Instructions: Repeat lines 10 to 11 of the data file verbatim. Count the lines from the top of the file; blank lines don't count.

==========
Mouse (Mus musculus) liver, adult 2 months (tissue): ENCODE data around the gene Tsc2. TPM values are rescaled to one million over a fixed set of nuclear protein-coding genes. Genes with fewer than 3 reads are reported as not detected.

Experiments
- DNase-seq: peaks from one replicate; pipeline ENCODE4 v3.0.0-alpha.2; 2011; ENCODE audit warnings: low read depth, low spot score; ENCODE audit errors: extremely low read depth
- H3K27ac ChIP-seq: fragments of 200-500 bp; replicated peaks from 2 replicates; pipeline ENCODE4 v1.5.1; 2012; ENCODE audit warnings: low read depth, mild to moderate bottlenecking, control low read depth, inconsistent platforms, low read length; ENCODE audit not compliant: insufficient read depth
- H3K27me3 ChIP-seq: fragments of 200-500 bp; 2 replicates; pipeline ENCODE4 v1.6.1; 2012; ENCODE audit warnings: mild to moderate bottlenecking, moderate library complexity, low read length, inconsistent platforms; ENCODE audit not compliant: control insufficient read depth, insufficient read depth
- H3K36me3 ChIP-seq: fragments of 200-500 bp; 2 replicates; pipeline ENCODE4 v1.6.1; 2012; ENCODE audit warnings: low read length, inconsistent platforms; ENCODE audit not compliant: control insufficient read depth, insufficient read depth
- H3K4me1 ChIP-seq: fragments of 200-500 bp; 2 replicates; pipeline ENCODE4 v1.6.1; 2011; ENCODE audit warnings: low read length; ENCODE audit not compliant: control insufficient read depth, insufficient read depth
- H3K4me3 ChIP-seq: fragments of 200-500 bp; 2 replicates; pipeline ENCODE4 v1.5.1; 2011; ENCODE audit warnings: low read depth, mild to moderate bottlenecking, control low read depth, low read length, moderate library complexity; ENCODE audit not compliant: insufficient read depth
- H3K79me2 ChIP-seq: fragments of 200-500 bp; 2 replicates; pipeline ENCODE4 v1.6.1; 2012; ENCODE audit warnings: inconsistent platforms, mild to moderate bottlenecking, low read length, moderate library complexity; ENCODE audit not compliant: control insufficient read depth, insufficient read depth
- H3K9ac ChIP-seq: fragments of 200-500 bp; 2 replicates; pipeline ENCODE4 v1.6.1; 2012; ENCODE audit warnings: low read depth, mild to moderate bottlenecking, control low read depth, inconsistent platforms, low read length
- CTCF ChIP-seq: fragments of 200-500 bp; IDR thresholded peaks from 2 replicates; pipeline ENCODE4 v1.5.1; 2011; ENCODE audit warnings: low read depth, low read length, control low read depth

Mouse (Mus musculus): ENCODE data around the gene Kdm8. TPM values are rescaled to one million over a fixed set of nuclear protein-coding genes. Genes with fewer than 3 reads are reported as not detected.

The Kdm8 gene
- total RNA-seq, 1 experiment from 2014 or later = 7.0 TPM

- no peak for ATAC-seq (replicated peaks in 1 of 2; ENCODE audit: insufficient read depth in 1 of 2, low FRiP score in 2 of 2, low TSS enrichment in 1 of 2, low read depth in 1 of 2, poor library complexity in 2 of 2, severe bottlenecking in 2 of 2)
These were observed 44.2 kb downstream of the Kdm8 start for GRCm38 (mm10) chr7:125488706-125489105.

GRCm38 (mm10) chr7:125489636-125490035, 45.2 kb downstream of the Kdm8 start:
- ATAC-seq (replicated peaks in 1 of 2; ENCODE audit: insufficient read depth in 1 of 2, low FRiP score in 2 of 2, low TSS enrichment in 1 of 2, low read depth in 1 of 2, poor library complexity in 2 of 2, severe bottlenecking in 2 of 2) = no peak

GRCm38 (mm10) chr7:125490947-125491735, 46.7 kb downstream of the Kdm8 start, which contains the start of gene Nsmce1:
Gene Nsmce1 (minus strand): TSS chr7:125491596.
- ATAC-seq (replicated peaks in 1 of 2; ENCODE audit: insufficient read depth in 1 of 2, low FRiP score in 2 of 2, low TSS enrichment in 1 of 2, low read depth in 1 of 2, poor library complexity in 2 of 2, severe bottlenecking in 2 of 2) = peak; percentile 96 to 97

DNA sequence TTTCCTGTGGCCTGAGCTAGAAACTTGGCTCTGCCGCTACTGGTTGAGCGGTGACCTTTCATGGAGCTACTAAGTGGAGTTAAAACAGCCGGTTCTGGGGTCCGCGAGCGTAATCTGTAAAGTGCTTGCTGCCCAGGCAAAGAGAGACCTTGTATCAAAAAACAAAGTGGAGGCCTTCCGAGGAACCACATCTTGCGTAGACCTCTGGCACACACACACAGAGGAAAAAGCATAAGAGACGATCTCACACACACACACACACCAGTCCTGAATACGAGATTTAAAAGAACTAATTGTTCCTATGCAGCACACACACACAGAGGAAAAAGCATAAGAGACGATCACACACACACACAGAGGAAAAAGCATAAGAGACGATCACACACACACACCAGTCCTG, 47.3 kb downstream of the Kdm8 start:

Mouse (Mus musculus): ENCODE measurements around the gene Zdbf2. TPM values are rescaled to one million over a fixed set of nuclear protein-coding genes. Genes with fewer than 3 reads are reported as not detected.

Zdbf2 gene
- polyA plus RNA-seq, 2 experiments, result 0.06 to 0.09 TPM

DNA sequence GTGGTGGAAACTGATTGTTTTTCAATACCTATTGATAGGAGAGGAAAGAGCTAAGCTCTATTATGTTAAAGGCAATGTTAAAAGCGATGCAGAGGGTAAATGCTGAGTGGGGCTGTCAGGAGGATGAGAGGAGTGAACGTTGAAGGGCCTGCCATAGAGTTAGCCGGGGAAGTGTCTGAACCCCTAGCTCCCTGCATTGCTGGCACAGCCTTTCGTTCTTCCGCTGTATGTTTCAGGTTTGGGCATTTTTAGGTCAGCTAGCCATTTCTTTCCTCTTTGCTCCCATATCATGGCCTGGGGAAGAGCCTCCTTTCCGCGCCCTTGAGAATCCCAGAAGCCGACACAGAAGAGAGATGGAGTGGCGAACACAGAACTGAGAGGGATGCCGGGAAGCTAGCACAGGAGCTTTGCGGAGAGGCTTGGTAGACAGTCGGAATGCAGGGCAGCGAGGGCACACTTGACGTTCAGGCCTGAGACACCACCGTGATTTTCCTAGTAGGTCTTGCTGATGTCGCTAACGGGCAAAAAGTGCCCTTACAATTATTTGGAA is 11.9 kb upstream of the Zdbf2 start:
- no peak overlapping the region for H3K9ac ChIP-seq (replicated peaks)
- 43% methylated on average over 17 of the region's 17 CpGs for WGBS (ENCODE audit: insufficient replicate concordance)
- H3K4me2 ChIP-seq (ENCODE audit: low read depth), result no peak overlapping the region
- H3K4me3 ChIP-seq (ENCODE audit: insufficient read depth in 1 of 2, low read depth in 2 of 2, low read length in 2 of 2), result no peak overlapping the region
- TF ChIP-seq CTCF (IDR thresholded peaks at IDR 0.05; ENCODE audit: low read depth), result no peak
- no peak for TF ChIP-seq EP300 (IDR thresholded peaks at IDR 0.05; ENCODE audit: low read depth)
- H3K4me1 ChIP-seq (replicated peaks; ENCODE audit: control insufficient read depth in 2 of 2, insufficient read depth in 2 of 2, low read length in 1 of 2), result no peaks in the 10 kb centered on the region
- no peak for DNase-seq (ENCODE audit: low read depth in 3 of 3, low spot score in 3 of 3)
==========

- H3K9ac ChIP-seq: fragments of 200-500 bp; 2 replicates; pipeline ENCODE4 v1.6.1; 2012; ENCODE audit warnings: low read depth, mild to moderate bottlenecking, control low read depth, inconsistent platforms, low read length
- CTCF ChIP-seq: fragments of 200-500 bp; IDR thresholded peaks from 2 replicates; pipeline ENCODE4 v1.5.1; 2011; ENCODE audit warnings: low read depth, low read length, control low read depth